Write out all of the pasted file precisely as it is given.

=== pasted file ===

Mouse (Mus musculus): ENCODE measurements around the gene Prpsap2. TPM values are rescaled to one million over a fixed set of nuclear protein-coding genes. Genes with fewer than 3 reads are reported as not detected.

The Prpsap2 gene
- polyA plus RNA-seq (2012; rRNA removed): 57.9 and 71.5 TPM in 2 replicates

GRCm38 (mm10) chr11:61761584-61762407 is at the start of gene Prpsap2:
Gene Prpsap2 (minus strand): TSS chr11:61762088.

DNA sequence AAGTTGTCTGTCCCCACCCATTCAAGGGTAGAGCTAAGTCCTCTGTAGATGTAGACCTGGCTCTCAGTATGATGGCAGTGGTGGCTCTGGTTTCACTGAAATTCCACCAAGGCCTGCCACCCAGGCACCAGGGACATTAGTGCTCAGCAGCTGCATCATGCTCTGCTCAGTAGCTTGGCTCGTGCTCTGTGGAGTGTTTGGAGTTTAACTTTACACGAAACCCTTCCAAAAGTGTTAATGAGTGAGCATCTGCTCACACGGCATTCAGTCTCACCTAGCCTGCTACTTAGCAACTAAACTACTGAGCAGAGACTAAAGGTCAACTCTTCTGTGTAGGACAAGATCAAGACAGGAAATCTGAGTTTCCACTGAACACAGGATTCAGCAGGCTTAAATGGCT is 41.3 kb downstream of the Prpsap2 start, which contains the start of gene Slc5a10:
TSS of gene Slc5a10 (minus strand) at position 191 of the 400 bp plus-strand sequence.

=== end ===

Mouse (Mus musculus): ENCODE measurements around the gene Prpsap2. TPM values are rescaled to one million over a fixed set of nuclear protein-coding genes. Genes with fewer than 3 reads are reported as not detected.

The Prpsap2 gene
- polyA plus RNA-seq (2012; rRNA removed): 57.9 and 71.5 TPM in 2 replicates

GRCm38 (mm10) chr11:61761584-61762407 is at the start of gene Prpsap2:
Gene Prpsap2 (minus strand): TSS chr11:61762088.

DNA sequence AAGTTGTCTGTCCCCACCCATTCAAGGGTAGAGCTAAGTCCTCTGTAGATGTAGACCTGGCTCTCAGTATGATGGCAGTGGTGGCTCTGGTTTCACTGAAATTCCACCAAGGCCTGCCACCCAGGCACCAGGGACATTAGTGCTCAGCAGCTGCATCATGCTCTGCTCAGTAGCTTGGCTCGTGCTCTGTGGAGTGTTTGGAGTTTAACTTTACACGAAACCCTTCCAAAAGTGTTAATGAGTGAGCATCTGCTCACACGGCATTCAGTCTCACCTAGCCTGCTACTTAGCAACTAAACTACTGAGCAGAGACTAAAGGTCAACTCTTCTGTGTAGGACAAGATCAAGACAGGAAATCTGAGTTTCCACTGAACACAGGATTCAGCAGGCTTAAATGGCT is 41.3 kb downstream of the Prpsap2 start, which contains the start of gene Slc5a10:
TSS of gene Slc5a10 (minus strand) at position 191 of the 400 bp plus-strand sequence.